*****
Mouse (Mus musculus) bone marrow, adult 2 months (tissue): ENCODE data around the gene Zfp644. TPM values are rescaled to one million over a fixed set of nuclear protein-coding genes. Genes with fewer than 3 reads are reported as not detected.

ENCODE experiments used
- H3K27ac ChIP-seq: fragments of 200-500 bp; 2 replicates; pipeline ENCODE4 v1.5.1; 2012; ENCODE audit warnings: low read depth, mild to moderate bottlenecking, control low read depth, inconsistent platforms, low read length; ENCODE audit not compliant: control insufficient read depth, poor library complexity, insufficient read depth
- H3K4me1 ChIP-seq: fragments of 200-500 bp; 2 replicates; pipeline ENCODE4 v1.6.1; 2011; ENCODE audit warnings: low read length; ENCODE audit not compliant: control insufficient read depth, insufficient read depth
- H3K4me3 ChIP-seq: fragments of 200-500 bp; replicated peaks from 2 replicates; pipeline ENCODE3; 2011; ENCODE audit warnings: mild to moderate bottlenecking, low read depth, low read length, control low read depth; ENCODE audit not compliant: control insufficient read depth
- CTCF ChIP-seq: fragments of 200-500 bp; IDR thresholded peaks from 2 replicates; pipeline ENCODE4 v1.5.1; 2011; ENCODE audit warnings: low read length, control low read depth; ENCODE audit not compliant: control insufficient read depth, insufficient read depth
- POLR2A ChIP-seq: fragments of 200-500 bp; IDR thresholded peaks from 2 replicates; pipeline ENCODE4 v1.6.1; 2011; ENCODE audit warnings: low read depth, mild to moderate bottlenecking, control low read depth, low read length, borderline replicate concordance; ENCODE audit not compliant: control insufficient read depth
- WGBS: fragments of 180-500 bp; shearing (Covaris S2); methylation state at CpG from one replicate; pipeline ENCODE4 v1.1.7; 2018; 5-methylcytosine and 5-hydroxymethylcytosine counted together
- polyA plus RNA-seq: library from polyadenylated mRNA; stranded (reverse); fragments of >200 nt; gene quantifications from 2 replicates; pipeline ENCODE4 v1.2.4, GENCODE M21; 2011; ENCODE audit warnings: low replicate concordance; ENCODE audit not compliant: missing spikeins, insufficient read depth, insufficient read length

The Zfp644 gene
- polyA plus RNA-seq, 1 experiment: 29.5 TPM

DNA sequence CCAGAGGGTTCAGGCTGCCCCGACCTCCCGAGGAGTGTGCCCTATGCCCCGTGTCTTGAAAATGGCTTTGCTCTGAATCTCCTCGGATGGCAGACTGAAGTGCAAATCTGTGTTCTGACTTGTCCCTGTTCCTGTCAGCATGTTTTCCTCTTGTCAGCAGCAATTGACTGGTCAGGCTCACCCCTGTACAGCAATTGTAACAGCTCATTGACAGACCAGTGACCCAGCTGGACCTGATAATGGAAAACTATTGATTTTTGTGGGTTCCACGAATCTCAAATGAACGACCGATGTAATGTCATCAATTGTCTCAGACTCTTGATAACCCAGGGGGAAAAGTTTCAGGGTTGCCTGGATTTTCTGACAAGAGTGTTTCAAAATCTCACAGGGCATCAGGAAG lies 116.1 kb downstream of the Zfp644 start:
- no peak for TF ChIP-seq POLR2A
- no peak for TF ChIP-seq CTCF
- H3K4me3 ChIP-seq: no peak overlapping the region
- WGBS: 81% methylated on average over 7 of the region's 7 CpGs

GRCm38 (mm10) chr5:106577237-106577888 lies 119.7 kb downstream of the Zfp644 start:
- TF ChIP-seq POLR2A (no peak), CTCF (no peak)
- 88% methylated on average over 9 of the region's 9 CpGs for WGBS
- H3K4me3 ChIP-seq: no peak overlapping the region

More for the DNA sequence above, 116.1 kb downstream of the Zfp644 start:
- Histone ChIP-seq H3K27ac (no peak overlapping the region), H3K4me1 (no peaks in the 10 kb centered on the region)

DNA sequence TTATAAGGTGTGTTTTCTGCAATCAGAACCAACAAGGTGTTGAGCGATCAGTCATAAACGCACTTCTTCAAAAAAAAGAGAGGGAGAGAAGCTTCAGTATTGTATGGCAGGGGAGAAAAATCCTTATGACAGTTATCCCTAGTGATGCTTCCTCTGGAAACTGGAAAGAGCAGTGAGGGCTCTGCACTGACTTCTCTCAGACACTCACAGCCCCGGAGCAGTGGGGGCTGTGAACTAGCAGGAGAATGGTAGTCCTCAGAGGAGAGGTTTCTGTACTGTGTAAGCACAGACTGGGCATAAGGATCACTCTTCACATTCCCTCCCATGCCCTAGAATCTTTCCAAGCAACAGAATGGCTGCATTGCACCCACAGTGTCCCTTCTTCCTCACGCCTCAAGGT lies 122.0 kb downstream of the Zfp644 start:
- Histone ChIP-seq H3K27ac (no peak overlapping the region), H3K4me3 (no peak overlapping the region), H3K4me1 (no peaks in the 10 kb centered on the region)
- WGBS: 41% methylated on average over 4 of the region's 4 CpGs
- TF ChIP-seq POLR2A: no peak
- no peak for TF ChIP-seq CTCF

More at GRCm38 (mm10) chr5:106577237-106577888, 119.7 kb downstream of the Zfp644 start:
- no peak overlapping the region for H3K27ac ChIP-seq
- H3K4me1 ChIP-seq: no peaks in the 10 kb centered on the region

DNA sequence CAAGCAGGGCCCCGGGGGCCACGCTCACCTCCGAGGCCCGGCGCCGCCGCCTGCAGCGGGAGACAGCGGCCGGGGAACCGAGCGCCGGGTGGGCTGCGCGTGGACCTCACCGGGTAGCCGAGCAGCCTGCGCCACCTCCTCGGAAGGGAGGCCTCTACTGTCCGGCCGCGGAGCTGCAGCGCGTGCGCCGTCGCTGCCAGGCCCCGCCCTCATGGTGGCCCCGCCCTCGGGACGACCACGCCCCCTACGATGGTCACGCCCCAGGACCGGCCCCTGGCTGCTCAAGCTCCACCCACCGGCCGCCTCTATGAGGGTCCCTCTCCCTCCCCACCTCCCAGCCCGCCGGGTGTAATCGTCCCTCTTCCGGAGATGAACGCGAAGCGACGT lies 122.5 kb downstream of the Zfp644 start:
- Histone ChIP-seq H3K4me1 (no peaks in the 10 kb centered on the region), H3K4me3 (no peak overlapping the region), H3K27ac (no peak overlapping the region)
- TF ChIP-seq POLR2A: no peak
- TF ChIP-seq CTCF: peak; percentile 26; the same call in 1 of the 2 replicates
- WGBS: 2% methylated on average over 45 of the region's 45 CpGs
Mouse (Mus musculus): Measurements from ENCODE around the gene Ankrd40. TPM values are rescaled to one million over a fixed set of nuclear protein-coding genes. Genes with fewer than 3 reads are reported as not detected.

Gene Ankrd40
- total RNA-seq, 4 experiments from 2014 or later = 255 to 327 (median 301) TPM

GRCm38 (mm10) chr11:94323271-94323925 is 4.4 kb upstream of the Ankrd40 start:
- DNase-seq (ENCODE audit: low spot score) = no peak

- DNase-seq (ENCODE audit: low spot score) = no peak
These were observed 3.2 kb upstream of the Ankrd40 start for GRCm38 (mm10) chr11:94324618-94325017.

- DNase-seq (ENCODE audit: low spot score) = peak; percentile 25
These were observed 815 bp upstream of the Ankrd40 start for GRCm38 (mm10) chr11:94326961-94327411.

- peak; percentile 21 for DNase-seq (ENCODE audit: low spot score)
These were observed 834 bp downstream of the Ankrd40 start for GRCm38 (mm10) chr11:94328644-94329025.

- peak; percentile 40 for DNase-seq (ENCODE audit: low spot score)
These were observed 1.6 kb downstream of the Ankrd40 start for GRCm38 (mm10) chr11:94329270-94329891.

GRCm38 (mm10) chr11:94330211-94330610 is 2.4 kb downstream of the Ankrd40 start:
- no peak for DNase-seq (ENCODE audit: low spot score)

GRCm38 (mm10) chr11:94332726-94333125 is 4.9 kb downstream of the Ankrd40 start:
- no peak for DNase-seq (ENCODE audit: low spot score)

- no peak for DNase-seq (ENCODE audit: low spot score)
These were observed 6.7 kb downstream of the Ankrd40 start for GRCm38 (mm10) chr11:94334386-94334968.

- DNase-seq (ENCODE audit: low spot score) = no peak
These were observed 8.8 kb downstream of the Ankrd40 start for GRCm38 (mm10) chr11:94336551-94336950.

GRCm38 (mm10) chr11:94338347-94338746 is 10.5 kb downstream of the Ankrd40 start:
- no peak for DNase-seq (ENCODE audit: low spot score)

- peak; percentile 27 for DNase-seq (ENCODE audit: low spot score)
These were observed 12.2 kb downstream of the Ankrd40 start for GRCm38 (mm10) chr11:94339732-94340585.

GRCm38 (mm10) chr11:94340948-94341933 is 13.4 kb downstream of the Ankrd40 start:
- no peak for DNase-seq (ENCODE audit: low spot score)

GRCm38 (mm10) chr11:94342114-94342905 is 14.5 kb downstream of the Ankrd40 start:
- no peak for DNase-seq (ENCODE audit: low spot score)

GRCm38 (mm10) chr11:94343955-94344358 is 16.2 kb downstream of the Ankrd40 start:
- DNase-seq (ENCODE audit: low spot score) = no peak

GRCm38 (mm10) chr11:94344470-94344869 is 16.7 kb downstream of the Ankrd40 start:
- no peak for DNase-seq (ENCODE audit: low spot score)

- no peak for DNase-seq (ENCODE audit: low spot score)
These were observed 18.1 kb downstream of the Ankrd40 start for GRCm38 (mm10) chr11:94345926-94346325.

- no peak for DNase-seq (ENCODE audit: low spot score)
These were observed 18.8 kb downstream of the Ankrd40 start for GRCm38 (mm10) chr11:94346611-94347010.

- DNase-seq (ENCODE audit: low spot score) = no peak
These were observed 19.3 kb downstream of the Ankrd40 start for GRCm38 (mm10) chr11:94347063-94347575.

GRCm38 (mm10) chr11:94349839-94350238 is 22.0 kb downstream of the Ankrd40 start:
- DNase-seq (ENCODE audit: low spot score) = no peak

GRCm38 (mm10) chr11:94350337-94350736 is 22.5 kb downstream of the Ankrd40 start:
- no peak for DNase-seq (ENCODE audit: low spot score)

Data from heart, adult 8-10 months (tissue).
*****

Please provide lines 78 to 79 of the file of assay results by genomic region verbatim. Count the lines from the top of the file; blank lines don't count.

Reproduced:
- no peak for DNase-seq (ENCODE audit: low spot score)

Data from heart, adult 8-10 months (tissue).